Teekay LNG Partners: The Cash Flow Era Begins
- TGP has just completed one of the largest LNG Carrier newbuild programs on record, without diluting equity and even managing to maintain a sizeable quarterly distribution.
- We believe that TGP’s high-quality portfolio of vessels, combined with long-term charter contracts, will produce an attractive return to investors, once the full profitability of the newbuild fleet becomes evident.
- Valuation models underpin our $22/share price target, implying an upside of 100%, plus another 20-30% in distributions expected before the 2023 timeframe.
LNG shipping company Teekay LNG Partners (TGP) is the MLP daughter of Parent Company Teekay Inc (TK), but unlike most other MLP’s in the LNG shipping space, TGP essentially behaves as a stand-alone entity, funding its own newbuilds without the use of the typical Parent Dropdown mechanism. TGP boasts an LNG carrier fleet of 49 total carriers, 24 of which are minority-owned Joint Ventures. TGP has a strong and diverse list of major LNG player counterparties, the likes of which include Shell, Ras Laffan, Cheniere, and Yamal LNG, and maintains a presence in every major region around the globe. It recently executed a large newbuild program which coincided with the latest wave of new LNG export facilities worldwide.
Newbuilds Growing Free Cash Flow
TGP concluded a newbuild program at the end of 2019 which saw 15 new MEGI-type vessels financed, built, delivered, and deployed onto long-term charter. These newbuilds will add $280 million in EBITDA annually. In addition, it has gained a minority stake in a Regas terminal in Bahrain which will produce dependable cashflow.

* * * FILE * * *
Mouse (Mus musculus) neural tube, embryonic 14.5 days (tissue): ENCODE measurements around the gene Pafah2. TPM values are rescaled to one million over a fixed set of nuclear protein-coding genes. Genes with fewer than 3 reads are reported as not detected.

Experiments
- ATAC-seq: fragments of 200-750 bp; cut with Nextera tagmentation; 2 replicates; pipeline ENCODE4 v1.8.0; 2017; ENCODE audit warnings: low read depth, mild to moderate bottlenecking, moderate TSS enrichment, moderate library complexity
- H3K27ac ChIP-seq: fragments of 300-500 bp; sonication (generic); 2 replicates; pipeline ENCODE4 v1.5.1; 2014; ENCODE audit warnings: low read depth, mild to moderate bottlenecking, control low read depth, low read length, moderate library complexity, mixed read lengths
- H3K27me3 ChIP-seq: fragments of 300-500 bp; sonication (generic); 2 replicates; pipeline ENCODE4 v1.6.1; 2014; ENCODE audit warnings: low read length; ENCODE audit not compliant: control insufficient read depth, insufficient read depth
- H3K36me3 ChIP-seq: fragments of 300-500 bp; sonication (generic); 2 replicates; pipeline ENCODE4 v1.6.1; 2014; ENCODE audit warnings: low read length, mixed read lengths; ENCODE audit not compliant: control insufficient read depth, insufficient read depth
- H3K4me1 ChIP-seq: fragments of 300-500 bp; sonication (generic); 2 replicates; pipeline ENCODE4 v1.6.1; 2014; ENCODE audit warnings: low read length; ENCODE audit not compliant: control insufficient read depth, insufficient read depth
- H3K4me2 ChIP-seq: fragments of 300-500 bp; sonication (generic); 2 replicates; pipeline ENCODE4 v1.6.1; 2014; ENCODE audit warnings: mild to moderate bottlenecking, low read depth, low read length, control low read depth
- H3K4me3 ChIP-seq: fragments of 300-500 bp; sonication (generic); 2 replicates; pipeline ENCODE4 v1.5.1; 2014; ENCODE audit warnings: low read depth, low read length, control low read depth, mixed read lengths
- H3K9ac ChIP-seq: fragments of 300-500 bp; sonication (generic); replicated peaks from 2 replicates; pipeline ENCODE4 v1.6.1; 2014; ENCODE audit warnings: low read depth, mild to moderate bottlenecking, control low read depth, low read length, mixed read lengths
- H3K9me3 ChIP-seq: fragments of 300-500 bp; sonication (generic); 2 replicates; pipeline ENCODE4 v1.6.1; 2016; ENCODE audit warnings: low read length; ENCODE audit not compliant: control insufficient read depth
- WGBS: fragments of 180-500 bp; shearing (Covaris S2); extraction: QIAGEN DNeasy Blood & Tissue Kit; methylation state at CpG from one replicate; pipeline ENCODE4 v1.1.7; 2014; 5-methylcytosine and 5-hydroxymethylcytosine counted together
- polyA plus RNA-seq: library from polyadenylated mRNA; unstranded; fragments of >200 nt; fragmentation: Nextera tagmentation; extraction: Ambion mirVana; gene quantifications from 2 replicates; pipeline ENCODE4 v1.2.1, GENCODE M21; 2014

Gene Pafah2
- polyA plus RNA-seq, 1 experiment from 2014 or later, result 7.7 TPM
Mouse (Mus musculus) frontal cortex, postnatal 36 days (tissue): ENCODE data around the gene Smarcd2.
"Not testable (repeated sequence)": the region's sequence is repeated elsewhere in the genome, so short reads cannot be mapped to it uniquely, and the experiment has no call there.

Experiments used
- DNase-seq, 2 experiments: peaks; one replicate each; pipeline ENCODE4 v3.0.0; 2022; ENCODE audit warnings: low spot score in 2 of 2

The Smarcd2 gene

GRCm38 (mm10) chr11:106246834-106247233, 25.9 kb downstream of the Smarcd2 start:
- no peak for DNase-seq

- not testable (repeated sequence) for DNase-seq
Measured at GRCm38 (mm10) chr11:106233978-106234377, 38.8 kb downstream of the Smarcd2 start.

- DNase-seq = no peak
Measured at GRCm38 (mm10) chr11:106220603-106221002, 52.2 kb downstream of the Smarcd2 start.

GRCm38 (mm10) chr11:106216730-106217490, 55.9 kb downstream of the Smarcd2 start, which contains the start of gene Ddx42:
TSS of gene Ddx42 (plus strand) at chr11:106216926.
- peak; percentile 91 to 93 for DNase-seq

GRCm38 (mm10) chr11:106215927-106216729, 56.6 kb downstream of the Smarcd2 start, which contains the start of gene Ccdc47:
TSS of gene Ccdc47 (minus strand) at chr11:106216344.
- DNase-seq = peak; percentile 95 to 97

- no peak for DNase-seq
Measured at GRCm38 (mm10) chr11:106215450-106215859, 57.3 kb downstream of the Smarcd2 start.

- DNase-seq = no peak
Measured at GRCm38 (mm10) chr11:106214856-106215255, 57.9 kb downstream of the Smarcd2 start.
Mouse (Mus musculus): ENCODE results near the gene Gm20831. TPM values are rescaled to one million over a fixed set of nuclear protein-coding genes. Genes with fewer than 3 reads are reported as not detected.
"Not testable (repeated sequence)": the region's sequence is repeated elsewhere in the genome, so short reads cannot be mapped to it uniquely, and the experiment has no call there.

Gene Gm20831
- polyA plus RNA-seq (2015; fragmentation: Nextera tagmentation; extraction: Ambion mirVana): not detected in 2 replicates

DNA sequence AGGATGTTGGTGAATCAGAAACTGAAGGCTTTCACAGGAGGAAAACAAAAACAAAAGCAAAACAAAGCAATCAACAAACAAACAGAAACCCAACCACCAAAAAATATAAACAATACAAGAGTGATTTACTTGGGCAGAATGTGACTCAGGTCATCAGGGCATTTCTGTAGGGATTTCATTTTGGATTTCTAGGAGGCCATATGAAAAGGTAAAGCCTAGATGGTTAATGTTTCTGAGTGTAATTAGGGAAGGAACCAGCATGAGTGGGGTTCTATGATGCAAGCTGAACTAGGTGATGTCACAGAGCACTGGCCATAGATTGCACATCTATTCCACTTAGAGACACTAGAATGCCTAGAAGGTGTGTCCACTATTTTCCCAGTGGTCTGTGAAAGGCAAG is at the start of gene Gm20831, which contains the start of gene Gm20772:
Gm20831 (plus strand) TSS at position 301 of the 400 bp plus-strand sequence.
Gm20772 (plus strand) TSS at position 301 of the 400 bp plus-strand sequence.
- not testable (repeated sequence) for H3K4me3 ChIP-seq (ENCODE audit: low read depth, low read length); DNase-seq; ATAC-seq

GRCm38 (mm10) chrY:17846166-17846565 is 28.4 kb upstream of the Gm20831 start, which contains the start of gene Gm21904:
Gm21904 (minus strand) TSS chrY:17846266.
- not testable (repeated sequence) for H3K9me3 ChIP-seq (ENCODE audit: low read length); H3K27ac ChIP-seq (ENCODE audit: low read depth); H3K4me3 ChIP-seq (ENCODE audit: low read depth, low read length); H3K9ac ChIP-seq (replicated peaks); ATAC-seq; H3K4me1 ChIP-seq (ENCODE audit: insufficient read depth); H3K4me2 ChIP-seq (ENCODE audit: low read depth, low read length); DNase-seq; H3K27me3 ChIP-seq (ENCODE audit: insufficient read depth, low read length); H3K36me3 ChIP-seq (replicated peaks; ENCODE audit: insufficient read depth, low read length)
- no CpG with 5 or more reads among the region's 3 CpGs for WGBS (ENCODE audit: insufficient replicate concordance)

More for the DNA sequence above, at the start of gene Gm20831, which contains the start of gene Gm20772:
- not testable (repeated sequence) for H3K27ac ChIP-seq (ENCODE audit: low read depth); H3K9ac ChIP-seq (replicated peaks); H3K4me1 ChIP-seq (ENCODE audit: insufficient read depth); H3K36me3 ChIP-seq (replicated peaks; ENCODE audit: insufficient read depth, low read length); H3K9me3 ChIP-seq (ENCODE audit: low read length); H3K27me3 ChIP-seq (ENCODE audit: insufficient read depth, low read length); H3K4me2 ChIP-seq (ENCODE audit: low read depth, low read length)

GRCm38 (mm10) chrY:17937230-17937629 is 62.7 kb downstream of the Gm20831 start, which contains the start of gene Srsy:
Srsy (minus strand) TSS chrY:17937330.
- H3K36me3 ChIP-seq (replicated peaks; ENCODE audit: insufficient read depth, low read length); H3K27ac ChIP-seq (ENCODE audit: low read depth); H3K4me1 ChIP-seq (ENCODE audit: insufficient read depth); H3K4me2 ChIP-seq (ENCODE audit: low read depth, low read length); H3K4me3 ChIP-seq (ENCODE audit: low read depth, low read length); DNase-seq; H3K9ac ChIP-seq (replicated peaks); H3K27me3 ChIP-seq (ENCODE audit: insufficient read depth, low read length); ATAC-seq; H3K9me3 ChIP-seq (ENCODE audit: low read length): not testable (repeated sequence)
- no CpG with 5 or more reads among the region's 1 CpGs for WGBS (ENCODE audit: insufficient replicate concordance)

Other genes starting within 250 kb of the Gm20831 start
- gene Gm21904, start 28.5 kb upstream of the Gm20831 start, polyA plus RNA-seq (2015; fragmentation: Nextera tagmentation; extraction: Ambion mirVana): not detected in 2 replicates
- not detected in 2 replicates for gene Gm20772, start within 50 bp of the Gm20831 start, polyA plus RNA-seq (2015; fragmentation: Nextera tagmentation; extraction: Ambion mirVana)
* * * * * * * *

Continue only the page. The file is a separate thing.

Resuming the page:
Similarly, distributable cash flow (DCF) will have experienced a sharp increase from 2018 levels through 2020, stabilizing around $2.50/share.
During 2021 and 2022, free cash flow (FCF) will see a dramatic increase as the newbuild Capex program rolls off the books and the newbuild, as well as legacy, assets produce consistent cashflow.
Management has stated the intention to use a majority of the additional FCF to reduce debt—a wise move in our view as lower leverage should lead to more financial stability during economic uncertainty due to COVID-19. Down the road, we expect capital allocation to markedly shift toward distributions until reaching an annualized level of $2/share by end of 2023. At today’s share price, this would equate to an attractive distribution yield of 18%.
One of Ashland’s key measures on LNG midstream companies is our metric “Cyclically-Adjusted Free Cash Flow” (CAFCF). It is a measure which normalizes the large bumps in FCF for a capital-intensive industry, such as LNG shipping, due to Capex programs. The CAFCF metric is similar to conventional FCF, except that it replaces actual Capex with Depreciation. We believe Depreciation is a better proxy for the replacement cost required to maintain modern assets. We also believe that it is a superior measure of investor returns than GAAP net income or EBITDA—essentially, it represents the investor’s cash return on investment through the market cycle.
TGP’s CAFCF yield—the investor’s annual return—currently registers a remarkable 27%. This level of yield is well in excess of the general stock market and even the MLP space where distribution yields are often observed in the mid-teens.
With TGP registered as a Marshall Islands LP, the entity is on the hook for just a minimal amount of tax—in 2019, TGP owed less than 2% of revenue in taxes. With few exceptions, most international cargo charters are not subject to local taxation. Even without a Form K-1, having elected to be taxed as a C-Corp, TGP has proven to be a relatively tax-efficient and accessible vehicle for shareholders.